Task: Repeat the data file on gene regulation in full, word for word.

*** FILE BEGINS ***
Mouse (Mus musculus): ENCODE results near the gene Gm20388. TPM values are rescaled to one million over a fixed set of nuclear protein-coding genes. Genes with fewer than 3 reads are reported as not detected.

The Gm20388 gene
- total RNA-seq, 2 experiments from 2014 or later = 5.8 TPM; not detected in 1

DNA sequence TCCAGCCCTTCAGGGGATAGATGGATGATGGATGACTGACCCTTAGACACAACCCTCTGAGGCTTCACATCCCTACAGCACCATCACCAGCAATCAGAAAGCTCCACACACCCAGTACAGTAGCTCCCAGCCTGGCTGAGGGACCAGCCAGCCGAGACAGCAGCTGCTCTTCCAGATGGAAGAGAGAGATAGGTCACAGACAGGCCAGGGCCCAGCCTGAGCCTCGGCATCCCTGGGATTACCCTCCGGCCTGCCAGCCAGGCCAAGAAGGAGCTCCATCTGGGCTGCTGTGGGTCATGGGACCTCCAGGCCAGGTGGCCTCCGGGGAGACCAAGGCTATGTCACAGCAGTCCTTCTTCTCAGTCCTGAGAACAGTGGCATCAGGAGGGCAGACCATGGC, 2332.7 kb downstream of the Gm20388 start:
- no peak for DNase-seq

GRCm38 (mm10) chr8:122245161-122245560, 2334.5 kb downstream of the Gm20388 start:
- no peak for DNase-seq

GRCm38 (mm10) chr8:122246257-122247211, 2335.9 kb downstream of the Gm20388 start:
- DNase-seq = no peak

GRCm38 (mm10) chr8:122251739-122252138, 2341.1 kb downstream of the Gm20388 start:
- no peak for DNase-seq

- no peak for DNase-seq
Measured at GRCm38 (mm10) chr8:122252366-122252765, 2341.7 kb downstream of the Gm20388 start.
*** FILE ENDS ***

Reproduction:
Mouse (Mus musculus): ENCODE results near the gene Gm20388. TPM values are rescaled to one million over a fixed set of nuclear protein-coding genes. Genes with fewer than 3 reads are reported as not detected.

The Gm20388 gene
- total RNA-seq, 2 experiments from 2014 or later = 5.8 TPM; not detected in 1

DNA sequence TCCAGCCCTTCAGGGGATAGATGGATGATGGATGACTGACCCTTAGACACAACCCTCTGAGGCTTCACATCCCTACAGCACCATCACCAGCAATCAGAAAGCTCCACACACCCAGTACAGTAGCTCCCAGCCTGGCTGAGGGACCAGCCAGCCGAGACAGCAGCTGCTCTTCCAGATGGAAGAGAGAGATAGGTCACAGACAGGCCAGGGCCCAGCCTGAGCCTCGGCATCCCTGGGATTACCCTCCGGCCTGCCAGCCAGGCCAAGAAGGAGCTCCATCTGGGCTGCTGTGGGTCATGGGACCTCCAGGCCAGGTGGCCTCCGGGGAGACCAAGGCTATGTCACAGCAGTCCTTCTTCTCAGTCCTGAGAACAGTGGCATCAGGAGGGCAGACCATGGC, 2332.7 kb downstream of the Gm20388 start:
- no peak for DNase-seq

GRCm38 (mm10) chr8:122245161-122245560, 2334.5 kb downstream of the Gm20388 start:
- no peak for DNase-seq

GRCm38 (mm10) chr8:122246257-122247211, 2335.9 kb downstream of the Gm20388 start:
- DNase-seq = no peak

GRCm38 (mm10) chr8:122251739-122252138, 2341.1 kb downstream of the Gm20388 start:
- no peak for DNase-seq

- no peak for DNase-seq
Measured at GRCm38 (mm10) chr8:122252366-122252765, 2341.7 kb downstream of the Gm20388 start.